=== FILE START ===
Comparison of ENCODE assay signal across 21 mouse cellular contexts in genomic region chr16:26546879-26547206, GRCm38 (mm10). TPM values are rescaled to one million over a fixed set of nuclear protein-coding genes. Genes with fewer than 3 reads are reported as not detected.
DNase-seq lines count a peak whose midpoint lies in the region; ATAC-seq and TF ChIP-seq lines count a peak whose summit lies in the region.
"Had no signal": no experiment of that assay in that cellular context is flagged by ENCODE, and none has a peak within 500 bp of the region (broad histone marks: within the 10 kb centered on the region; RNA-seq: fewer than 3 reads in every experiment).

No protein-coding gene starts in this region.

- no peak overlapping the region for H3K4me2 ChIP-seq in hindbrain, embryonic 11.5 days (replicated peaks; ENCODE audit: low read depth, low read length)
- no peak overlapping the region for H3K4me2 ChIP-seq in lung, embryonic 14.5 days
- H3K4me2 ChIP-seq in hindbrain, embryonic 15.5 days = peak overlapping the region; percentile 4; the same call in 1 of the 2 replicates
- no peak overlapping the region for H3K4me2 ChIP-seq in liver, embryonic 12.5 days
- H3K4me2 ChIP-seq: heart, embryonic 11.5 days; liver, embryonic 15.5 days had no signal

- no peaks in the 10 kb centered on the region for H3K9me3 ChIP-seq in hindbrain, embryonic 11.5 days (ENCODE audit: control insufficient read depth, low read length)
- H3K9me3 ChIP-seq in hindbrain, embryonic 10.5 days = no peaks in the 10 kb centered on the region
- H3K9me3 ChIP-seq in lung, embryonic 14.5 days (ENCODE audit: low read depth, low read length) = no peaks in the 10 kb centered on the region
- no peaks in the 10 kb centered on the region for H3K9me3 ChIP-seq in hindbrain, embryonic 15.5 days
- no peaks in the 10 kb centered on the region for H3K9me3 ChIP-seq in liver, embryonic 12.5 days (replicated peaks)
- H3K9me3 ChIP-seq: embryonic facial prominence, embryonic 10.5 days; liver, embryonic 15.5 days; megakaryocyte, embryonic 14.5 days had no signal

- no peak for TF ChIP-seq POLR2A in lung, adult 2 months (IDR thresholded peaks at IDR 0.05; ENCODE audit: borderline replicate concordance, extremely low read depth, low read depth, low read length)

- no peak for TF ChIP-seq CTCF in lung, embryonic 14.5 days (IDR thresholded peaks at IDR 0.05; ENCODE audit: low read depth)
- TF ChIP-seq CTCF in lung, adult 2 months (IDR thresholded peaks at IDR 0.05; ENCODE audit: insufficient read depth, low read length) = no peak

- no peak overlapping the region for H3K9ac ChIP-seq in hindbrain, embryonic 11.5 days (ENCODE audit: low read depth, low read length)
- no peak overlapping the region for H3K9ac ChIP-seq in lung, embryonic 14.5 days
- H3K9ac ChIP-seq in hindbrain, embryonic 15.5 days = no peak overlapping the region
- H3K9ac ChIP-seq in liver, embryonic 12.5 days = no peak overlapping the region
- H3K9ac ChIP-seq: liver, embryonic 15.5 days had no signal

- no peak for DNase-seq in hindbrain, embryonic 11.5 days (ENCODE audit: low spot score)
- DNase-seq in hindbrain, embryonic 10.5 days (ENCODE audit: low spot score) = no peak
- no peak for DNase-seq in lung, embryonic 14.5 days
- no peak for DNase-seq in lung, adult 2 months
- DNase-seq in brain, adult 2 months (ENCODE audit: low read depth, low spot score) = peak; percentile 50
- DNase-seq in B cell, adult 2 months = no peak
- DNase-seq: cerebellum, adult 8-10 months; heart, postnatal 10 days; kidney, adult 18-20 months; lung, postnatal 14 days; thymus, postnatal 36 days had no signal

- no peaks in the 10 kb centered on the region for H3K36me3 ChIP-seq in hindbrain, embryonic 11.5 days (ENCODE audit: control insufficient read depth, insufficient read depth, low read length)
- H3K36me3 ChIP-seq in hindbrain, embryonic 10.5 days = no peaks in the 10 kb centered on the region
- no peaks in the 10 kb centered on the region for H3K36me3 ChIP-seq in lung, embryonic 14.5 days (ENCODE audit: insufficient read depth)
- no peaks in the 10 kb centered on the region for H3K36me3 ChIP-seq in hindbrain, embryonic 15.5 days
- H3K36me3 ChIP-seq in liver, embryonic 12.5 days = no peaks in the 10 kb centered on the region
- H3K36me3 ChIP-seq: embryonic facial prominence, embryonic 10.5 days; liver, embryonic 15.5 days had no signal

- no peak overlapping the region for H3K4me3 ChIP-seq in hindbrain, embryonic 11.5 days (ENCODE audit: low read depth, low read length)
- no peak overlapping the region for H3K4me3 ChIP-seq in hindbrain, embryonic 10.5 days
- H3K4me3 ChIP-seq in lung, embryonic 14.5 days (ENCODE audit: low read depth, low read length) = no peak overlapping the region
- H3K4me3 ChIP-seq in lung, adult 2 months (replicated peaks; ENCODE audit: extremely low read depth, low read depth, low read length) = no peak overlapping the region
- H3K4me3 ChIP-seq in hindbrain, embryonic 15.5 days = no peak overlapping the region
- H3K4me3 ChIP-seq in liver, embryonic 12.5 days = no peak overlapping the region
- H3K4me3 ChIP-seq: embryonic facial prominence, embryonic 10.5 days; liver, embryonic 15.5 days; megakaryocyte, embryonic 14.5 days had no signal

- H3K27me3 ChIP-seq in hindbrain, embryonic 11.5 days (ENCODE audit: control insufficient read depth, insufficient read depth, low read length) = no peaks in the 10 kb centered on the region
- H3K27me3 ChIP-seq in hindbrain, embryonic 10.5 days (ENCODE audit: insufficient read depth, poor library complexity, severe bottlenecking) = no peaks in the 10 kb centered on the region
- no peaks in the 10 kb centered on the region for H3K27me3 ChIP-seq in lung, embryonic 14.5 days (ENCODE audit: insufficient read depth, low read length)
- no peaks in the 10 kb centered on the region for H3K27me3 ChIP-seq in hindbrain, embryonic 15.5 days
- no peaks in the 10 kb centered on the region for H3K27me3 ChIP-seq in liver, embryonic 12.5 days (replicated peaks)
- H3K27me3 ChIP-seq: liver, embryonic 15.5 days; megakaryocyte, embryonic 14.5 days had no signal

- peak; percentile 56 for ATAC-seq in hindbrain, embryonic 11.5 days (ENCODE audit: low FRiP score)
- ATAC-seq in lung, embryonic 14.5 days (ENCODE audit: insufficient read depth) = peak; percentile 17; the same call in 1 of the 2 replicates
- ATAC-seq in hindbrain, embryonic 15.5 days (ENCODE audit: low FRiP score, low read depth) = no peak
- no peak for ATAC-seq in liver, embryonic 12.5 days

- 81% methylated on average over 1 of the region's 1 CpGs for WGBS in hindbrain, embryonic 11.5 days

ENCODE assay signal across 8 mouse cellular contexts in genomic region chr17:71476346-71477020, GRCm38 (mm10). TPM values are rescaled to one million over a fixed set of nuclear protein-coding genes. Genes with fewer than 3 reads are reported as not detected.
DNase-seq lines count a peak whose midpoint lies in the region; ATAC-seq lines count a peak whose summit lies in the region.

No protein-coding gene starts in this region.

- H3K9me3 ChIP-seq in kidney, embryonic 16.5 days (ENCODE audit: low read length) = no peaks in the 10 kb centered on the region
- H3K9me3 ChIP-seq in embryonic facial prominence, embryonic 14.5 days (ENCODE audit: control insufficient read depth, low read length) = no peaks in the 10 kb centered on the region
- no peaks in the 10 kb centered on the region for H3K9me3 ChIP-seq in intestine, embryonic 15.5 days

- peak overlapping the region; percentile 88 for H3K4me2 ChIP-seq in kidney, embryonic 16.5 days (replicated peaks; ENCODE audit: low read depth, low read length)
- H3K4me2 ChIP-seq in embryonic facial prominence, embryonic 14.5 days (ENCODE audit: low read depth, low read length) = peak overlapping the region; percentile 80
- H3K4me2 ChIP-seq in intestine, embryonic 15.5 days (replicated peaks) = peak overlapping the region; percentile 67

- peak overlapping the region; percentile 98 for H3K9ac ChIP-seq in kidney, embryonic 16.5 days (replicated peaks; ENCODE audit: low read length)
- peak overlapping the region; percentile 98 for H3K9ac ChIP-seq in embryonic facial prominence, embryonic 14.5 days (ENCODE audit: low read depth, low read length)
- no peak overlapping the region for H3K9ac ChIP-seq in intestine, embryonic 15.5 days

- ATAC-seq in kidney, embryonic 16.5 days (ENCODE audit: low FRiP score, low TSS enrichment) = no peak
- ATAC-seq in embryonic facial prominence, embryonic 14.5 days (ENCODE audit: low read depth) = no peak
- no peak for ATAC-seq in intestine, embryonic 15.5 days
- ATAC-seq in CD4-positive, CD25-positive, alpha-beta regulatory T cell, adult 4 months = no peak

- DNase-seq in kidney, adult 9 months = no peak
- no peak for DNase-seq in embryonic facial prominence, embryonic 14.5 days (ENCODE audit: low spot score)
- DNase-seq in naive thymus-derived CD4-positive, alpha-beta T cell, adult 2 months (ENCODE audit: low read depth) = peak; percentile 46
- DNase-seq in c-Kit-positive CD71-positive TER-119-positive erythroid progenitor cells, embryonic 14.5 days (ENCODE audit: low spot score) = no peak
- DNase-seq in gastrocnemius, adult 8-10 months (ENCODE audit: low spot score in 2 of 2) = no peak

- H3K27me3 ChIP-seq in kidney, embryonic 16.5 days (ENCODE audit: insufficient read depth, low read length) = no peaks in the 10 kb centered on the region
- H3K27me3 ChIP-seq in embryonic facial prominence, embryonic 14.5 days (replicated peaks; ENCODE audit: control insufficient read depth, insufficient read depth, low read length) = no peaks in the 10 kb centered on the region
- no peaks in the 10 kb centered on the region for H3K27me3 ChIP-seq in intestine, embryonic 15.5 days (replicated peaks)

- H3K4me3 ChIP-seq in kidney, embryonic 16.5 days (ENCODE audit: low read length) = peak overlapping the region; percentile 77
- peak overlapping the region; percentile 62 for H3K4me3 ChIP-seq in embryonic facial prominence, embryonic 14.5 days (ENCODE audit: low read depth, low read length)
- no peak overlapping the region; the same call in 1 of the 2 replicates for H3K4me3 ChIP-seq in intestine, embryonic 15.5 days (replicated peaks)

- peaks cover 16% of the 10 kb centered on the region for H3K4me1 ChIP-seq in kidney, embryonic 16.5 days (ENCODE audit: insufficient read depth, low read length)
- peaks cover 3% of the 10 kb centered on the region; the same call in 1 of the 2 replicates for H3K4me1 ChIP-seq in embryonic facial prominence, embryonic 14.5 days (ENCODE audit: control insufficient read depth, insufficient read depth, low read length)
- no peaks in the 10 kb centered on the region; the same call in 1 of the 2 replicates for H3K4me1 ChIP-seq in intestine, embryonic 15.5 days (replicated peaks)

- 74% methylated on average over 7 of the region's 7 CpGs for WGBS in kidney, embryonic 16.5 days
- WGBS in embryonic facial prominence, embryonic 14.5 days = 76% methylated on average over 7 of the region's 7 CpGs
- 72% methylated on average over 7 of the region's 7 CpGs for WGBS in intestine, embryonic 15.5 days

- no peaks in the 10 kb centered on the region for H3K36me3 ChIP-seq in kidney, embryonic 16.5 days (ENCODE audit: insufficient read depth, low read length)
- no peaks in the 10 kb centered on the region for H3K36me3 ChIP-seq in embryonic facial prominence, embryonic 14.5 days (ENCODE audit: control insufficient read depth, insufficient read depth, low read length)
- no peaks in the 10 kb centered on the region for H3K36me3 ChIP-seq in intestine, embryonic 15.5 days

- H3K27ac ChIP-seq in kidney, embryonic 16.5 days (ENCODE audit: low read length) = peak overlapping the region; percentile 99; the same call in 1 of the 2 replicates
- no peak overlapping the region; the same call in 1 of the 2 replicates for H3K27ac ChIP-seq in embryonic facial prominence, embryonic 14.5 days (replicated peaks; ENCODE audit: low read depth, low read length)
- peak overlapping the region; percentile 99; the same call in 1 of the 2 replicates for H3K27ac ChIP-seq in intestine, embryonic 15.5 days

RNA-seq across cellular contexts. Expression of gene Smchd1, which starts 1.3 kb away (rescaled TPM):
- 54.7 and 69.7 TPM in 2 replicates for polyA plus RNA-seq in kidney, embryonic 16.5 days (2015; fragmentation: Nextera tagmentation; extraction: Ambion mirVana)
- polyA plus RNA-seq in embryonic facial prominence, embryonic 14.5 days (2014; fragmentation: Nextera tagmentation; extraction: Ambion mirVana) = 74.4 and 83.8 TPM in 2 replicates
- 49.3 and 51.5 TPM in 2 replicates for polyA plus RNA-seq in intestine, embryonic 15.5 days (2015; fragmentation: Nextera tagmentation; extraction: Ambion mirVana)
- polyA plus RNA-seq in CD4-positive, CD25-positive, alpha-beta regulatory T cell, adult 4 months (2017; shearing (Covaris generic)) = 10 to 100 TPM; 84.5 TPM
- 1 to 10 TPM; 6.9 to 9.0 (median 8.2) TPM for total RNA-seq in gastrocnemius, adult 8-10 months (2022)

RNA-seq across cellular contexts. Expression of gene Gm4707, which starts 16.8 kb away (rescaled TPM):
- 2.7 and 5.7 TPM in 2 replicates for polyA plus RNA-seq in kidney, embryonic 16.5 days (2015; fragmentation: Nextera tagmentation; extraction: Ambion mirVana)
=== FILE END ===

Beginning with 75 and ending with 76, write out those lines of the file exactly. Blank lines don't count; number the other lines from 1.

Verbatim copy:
- DNase-seq in gastrocnemius, adult 8-10 months (ENCODE audit: low spot score in 2 of 2) = no peak

- H3K27me3 ChIP-seq in kidney, embryonic 16.5 days (ENCODE audit: insufficient read depth, low read length) = no peaks in the 10 kb centered on the region